Muzaffarnagar is well connected by road and railway networks. The Ghaziabad - Saharanpur line passes through the city thus forming the backbone of the long-distance and best possible travel from the city. Indian Railways provides connections to New Delhi, Western, Jammu & Kashmir, Punjab, South India and other parts of the country. Dehradun Shatabdi Express and Dehradun Jan Shatabdi Express trains pass through and halt at the Muzaffarnagar station. The Meerut - Shaharanpur section of this railway route is now being developed as a part of the Eastern Dedicated Freight Corridor. The corridor extends from Ludhiana in Punjab to Dankuni in West Bengal.

NH-58 passing through M.Nagar

The National Highway - 58 (NH-58) passes through Muzaffarnagar city. This highway provides connections towards Delhi on the southern direction and upper reaches of the Himalayas in the Uttarakhand state on the northern direction. The highway is the backbone of the road transportation for the Muzaffarnagar city as well as Garhwal region of Uttarakhand. Cities and areas of Hardwar, Rishikesh, Dehradun as well as Badrinath and Kedarnath are served by this highway.

Environmental concernsEdit

Muzaffarnagar lies approximately halfway on the road from Delhi to Rishikesh (the NH-58). As a result many roadside resorts and eateries have sprung up on the highway near the city. Especially, the town of Khatauli is famous for its canal side forest park named Cheetal. This has turned into a concern for the wildlife and environment. Once visited for the sight of deer and rabbits and other wild animals, the Cheetal is now encroached by privately owned dhabas and resorts thus sidelining the animals.[citation needed]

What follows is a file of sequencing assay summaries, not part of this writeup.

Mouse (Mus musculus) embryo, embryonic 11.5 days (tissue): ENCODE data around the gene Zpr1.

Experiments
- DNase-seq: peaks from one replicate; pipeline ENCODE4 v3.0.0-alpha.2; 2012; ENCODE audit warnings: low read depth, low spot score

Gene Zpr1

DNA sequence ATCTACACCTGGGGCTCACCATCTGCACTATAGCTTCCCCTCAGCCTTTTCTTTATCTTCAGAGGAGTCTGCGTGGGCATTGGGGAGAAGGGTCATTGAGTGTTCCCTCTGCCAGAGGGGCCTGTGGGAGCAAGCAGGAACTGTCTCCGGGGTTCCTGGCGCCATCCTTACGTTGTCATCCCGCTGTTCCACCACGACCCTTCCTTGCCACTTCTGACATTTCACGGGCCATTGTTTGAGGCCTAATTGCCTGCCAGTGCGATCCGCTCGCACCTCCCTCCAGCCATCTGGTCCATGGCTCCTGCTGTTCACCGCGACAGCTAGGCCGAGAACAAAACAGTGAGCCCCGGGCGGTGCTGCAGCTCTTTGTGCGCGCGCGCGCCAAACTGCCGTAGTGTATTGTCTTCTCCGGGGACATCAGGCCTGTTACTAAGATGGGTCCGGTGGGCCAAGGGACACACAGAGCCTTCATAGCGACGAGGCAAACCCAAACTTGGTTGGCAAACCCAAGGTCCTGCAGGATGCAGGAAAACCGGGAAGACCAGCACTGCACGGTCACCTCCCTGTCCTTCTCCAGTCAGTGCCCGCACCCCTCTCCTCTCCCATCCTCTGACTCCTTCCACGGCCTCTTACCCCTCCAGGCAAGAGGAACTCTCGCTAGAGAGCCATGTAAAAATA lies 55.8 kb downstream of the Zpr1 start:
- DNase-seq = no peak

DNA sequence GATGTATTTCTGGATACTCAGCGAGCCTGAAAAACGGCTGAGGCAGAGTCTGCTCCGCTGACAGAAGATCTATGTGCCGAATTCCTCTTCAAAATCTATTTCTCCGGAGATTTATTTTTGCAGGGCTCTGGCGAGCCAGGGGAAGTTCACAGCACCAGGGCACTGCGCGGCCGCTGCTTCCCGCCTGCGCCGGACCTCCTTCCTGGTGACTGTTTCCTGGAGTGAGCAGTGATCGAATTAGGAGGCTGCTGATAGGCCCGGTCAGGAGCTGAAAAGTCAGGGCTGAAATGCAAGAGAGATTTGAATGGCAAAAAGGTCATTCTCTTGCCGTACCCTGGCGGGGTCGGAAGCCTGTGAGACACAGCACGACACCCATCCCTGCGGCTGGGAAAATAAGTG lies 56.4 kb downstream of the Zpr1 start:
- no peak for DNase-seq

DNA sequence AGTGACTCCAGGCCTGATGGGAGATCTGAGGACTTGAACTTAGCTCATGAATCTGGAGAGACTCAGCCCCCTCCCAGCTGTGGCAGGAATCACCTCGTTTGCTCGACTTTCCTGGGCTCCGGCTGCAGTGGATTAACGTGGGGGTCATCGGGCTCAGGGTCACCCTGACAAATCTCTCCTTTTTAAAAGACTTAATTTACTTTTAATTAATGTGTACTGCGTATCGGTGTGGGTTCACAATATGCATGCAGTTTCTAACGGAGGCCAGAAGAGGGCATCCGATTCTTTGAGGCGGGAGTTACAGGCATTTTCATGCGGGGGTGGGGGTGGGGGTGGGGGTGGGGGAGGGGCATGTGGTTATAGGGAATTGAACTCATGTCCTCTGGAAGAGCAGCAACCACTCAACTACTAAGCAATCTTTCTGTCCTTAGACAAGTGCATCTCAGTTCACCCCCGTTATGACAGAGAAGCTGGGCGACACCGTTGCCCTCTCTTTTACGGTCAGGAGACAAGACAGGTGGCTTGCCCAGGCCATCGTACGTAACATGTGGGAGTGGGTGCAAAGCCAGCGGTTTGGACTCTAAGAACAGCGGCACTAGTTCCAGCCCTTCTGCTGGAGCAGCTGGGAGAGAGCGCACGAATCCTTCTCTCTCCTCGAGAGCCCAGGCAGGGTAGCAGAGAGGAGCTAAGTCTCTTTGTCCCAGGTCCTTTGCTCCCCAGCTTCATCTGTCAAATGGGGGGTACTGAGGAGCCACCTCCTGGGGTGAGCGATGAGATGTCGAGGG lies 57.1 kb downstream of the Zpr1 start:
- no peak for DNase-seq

City transportation mostly consists of tricycles and 3-wheeled vehicles, rickshaws. An international airport, Muzaffarnagar International Airport, was proposed in the city in order to reduce the traffic in at the Indira Gandhi International Airport, however, the same was transferred to the Jewar Airport.[citation needed]

Notable natives of Muzaffarnagar and environsEdit

  • Swami Kalyandev (1876–2004), was an ascetic who worked in the field of education and social reforms throughout his life. Awarded the Padma Bhushan by Government of India.
  • Liaquat Ali Khan, the first Prime Minister of Pakistan once lived in Muzaffarnagar; his "Kehkashan" bungalow is still present in the city in the form of shardein school near Company Garden.